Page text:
State’s bee policy contradictory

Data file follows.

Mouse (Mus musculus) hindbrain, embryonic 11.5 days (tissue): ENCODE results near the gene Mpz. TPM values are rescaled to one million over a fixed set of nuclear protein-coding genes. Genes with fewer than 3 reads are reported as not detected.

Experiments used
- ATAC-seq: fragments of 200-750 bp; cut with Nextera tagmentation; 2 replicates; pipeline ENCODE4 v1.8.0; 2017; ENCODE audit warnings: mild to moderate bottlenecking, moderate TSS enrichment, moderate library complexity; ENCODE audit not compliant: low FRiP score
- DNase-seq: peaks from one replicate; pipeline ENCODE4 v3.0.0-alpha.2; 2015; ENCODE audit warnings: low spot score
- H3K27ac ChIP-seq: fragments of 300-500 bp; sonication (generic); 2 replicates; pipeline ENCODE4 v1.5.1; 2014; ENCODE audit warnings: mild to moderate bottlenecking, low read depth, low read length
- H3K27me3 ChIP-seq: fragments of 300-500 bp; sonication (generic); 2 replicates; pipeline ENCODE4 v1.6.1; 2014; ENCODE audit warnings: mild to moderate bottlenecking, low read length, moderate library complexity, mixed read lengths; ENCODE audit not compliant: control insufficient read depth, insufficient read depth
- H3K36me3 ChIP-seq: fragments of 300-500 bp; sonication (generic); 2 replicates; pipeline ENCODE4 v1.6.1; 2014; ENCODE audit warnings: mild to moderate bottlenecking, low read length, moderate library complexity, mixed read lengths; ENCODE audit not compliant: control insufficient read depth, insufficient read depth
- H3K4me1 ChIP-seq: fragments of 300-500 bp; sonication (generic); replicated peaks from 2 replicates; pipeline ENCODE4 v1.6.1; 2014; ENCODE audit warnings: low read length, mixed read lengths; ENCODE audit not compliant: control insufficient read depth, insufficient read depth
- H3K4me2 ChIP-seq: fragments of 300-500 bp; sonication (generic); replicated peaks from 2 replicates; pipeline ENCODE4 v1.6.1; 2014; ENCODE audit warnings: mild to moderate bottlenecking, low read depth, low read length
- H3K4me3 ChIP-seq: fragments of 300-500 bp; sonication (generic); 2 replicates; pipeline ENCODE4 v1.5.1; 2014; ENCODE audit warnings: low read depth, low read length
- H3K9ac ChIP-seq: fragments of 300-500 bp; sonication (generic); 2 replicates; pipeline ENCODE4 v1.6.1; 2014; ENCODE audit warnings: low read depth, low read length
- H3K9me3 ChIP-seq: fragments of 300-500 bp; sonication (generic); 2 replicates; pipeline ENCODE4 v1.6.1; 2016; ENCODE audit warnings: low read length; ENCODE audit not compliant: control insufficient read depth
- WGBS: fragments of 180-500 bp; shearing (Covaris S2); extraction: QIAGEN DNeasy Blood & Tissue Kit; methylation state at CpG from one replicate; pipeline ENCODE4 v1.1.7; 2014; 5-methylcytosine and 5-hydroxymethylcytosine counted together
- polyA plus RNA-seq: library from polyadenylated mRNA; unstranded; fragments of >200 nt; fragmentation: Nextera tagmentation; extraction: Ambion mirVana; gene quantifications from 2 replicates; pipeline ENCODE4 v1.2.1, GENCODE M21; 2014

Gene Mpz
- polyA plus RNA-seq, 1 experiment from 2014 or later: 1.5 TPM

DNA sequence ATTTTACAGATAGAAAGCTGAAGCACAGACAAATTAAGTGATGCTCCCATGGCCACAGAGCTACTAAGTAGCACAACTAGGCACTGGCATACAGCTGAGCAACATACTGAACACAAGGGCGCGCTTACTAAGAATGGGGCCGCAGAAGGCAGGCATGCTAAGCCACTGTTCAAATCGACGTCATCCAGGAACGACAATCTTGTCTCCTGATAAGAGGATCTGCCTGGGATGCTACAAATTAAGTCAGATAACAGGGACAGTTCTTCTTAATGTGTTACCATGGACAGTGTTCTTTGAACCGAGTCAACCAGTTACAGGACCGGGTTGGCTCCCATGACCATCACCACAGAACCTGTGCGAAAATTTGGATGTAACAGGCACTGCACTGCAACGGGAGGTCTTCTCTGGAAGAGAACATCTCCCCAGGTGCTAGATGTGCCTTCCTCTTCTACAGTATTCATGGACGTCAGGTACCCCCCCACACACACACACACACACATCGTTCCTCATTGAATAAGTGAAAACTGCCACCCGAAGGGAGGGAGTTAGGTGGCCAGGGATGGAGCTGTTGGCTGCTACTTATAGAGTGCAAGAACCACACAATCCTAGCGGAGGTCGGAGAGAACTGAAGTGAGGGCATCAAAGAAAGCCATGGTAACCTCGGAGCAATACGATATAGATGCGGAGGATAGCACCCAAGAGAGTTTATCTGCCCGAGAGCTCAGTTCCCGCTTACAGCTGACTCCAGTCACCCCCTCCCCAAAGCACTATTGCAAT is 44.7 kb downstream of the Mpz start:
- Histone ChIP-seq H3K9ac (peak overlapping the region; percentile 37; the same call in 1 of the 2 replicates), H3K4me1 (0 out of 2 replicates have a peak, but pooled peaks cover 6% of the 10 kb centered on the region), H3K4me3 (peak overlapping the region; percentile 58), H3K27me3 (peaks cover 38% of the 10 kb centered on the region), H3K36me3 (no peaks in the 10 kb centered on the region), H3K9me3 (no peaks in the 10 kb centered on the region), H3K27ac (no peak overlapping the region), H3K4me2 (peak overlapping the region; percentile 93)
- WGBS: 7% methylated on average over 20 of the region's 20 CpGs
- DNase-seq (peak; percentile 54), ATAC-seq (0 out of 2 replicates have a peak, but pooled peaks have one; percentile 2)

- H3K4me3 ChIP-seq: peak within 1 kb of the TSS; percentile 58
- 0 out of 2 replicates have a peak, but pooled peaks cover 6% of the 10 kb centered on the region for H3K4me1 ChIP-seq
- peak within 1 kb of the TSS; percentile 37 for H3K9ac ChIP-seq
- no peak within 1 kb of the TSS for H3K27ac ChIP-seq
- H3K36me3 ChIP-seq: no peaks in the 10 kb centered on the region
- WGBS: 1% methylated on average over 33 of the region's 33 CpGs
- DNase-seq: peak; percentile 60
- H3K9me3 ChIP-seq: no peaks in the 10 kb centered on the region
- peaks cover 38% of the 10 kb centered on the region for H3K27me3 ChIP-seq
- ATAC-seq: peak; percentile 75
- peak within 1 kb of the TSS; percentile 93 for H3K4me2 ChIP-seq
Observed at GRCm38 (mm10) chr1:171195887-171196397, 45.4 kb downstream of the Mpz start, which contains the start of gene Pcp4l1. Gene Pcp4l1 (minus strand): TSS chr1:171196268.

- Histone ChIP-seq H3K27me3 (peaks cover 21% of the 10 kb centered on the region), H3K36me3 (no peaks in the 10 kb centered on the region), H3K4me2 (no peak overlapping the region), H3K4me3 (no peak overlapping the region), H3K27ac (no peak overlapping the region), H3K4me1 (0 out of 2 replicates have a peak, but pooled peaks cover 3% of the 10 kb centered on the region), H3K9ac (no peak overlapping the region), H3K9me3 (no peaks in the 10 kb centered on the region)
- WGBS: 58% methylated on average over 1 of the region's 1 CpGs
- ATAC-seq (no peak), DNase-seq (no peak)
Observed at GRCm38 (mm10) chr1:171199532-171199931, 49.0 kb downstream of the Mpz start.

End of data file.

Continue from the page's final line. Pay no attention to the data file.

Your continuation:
Van Blerk (2007-06-06) Durban – There were contradictory elements in the government’s black empowerment policy that made it difficult for companies to comply with and benefit from the requirements, Erika Petersen, an associate partner at Shepstone & Wylie Attorneys, said yesterday. Petersen, who was addressing the company’s clients on the importance of black economic empowerment (BEE), said certain requirements of the Preferential Procurement Policy Framework Act (PPPF) contradicted the BEE codes of good practice. “The PPPF, which stipulates how the State Tender Board should award tenders, has a different definition of beneficiaries when compared with the BEE codes,” said Petersen. “When awarding tenders the PPPF looks only at the ownership of the company and it does not ask for scorecards that are required in the BEE codes.” The act describes beneficiaries as historically disadvantaged individuals, which includes any female regardless of race, disabled people and anyone who did not have the vote before 1994. The BEE codes define beneficiaries as any black person, whether African, coloured or Indian, who obtained the country’s citizenship after 1993 or who was discriminated against by apartheid policies. She said this contradiction also meant that the PPPF and the BEE codes were benefiting different categories of people and, to a certain extent, excluding others who were meant to benefit in order to reduce the inequality gap. “For example, the BEE codes have a socioeconomic aspect, welfare and enterprise, which makes provision for helping charity organisations and small businesses, which is not there in the PPPF. What BEE is trying to achieve cannot happen properly with the PPPF as it is,” said Petersen. Communication director at the treasury, Thoraya Pandy said the department of trade and industry and the treasury were working out a solution to resolve the contradictions. She said they were finalising the process, which would include aligning the BEE codes with the PPPF, and an announcement would be made in due course. The final BEE codes of good practice came into effect in February and companies have been given a year to sort themselves out. Companies are not legally compelled to comply with BEE. However, not complying could have a negative effect on their business depending on who they do business with or who they want to do business with. Petersen said: “You definitely cannot do business with the government if you are not BEE compliant and the trickle down pressure system contained in the scorecard element makes it difficult not to comply. Your supplier’s scorecard is important.” She said BEE was the biggest challenge facing business in South Africa today, but it was also a great opportunity for business. The department of trade and industry was unavailable for comment yesterday.